Fitting probability models to frequency data: R code for Chapter 8 examples

Download the R code on this page as a single file here.

New methods on this page

Click on a function argument for a short description of its meaning. The variable names are plucked from the examples further below.

χ2 goodness-of-fit test:
chisq.test(, )

Calculate Poisson probabilities:
dpois(, )

Other new methods:
Divide individuals into groups based on a numeric variable using cut.

Example 8.1. Birth days of the week

Fit the proportional probability model to frequency data.

Read and inspect the data. Each row represents a single birth, and shows the day of the week of birth.

birthDay <- read.csv(url("http://whitlockschluter.zoology.ubc.ca/wp-content/data/chapter08/chap08e1DayOfBirth.csv"))

Put the days of the week in the correct order for tables and graphs.

birthDay$day <- factor(birthDay$day, levels = c("Sunday", "Monday",
 	"Tuesday", "Wednesday","Thursday","Friday","Saturday"))

Frequency table of numbers of births (Table 8.1-1).

birthDayTable <- table(birthDay$day)
data.frame(Frequency = addmargins(birthDayTable))

Bar graph of the birth data. The argument cex.names = 0.8 shrinks the names of the weekdays to 80% of the default size so that they fit in the graphics window -- otherwise one or more names may be dropped.

barplot(birthDayTable, cex.names = 0.8)

Commands for a bar graph with more options (Figure 8.1-1) are given here.
shortNames = substr(names(birthDayTable), 1, 3)
barplot(table(birthDay$day), names = shortNames,
ylab = "Frequency", las = 1, col = "firebrick")

χ2 goodness-of-fit test. The vector p is the expected proportions rather than the expected frequencies, and they must sum to 1 (R nevertheless uses the expected frequencies when calculating the χ statistic). The χ2 value you get here is slightly more accurate than the calculation in the book, which was affected by rounding.

chisq.test(birthDayTable, p = c(52,52,52,52,52,53,52)/365)

Example 8.4. Gene content of the human X chromosome

Goodness-of-fit of the proportional model to data with two categories.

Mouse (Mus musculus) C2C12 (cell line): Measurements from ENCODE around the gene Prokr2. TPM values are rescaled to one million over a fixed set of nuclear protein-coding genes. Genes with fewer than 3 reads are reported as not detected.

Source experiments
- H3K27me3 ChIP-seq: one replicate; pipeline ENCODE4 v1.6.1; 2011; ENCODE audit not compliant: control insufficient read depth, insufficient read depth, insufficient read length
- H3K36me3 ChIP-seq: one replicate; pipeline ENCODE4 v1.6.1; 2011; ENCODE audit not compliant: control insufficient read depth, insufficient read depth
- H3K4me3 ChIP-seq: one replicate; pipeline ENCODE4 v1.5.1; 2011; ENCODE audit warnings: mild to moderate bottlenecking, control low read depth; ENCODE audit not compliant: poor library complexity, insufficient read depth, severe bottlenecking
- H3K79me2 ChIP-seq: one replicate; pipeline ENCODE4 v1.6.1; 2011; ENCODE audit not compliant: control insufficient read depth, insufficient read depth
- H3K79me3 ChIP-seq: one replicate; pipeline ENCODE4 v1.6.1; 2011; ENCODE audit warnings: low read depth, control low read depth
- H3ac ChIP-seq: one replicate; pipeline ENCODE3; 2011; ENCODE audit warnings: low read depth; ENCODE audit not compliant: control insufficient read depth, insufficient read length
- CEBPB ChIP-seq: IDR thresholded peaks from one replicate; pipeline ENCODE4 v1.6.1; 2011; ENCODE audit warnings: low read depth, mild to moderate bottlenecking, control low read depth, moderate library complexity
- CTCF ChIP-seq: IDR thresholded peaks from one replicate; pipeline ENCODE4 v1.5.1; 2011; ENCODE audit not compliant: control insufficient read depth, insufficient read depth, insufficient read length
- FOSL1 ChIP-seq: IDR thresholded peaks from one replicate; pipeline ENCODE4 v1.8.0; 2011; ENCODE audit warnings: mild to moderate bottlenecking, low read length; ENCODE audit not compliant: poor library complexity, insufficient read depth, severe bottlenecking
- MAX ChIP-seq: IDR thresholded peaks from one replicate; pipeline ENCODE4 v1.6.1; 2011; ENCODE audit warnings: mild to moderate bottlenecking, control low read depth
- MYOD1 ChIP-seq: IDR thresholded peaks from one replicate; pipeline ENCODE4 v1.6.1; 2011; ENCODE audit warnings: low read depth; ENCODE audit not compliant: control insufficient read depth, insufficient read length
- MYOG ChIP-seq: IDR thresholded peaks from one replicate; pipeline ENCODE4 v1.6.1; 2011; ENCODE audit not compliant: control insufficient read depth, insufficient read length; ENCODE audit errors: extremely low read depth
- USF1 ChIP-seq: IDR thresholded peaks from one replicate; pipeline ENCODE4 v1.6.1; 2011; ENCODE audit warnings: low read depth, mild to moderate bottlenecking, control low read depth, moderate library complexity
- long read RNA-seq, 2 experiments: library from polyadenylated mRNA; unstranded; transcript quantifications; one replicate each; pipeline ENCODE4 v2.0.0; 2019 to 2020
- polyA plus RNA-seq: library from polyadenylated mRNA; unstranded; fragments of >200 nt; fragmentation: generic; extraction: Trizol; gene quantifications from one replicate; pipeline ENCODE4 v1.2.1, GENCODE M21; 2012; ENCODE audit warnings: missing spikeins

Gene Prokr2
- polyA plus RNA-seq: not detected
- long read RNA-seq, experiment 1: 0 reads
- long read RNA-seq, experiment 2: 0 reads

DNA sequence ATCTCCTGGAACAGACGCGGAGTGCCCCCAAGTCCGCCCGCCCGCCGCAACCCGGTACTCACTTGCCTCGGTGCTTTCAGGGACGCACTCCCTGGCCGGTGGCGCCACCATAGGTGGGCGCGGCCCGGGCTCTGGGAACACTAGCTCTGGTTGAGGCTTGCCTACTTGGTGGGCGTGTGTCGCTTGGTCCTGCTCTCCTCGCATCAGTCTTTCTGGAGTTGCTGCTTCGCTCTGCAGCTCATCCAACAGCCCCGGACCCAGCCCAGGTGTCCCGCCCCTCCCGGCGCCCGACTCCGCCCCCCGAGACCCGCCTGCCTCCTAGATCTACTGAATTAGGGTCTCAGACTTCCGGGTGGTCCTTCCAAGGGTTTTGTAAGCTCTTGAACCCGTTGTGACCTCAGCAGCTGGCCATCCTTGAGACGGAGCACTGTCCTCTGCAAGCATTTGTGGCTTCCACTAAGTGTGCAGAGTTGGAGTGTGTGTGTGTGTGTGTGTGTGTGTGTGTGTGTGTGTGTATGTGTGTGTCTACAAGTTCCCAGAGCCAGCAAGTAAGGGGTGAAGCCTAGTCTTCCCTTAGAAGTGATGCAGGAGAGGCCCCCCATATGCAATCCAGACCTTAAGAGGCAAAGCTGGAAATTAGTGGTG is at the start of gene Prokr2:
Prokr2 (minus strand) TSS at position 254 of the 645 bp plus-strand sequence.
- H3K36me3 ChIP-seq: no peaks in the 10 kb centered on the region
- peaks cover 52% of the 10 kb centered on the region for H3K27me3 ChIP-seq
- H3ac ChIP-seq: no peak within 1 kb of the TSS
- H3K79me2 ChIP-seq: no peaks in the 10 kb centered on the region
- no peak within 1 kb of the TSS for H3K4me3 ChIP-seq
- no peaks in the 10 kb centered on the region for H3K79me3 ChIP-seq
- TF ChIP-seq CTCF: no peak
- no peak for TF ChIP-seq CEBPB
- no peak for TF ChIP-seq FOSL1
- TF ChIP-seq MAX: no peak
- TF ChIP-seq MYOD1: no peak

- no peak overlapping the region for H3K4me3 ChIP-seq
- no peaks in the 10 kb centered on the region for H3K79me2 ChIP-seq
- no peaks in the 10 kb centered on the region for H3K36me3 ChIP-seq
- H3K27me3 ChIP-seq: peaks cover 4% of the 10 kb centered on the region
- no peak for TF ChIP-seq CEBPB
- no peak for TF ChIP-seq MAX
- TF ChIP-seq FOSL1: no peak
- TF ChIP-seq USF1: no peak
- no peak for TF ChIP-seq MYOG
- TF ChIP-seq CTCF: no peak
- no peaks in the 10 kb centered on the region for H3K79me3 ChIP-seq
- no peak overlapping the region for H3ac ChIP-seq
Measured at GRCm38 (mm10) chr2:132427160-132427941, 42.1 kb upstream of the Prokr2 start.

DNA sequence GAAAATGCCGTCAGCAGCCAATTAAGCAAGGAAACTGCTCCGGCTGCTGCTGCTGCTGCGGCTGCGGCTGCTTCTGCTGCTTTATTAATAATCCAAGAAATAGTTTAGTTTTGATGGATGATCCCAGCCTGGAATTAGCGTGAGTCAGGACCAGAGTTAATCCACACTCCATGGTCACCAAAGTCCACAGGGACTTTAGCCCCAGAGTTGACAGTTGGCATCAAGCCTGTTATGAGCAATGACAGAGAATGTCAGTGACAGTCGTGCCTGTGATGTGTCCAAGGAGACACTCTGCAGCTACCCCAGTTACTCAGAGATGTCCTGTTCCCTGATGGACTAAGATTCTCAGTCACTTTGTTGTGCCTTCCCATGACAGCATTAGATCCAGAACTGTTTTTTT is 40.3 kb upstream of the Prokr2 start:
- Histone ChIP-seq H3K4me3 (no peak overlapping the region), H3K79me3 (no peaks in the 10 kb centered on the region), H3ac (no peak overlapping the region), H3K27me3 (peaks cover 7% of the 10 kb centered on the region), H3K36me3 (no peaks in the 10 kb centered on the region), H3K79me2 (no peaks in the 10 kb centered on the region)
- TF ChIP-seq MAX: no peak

Read and inspect the data. Each row is a different gene, with its occurrence on the X chromosome indicated.

geneContent <- read.csv(url("http://whitlockschluter.zoology.ubc.ca/wp-content/data/chapter08/chap08e4XGeneContent.csv"))

Order the categories as desired for tables and graphs.

geneContent$chromosome <- factor(geneContent$chromosome, levels = c("X","NotX"))

Frequency table showing the number of genes on the X and on other chromosomes.

geneContentTable <- table(geneContent$chromosome)
data.frame(Frequency = addmargins(geneContentTable))

The χ2 goodness-of-fit test to the proportional model.

chisq.test( geneContentTable, p = c(1055, 19235)/20290 )

The Agresti-Coull 95% confidence interval for the proportion of genes on the X. The command here assumes that you have installed the binom package (see the R pages for Chapter 7).

binom.confint(781, n = 20290, method = "ac")

Example 8.5. Designer two-child families?

Goodness-of-fit of the binomial probability model to data on the number of male children in two-child families.

Read and inspect the data. Each row represents a family.

nBoys <- read.csv(url("http://whitlockschluter.zoology.ubc.ca/wp-content/data/chapter08/chap08e5NumberOfBoys.csv"))

Frequency table of the number of boys in 2-child families.

nBoysTable <- table(nBoys)
data.frame(Frequency = addmargins(nBoysTable))

Estimate the proportion of boys p. Calculate as the mean number of boys in families divided by family size (2).

pHat <- mean(nBoys$numberOfBoys)/2

Calculate proportion of families in each category expected under the binomial distribution.

expectedPropFams <- dbinom(0:2, size = 2, prob = pHat)
data.frame(nBoys = c(0,1,2), Proportion = expectedPropFams)

Show the expected number of families in each category under the null hypothesis of a binomial distribution.

data.frame(nBoys = c(0,1,2), Families = expectedPropFams * 2444)

χ2 goodness-of-fit test. R doesn't know that you've estimated the proportion of boys, the proportion is not specified by the null hypothesis, so it won't use the correct degrees of freedom. Ignore the P-value that results. Instead, we need to take the χ2 value calculated by chisq.test and recalculate P using the correct degrees of freedom.

saveChiTest <- chisq.test(nBoysTable, p = expectedPropFams)
# Wrong degrees of freedom, wrong P-value! Here's how to make things right:
pValue <- 1 - pchisq(saveChiTest$statistic, df = 1)

Example 8.6. Mass extinctions

Goodness-of-fit of the Poisson probability model to frequency data on number of marine invertebrate extinctions per time block in the fossil record.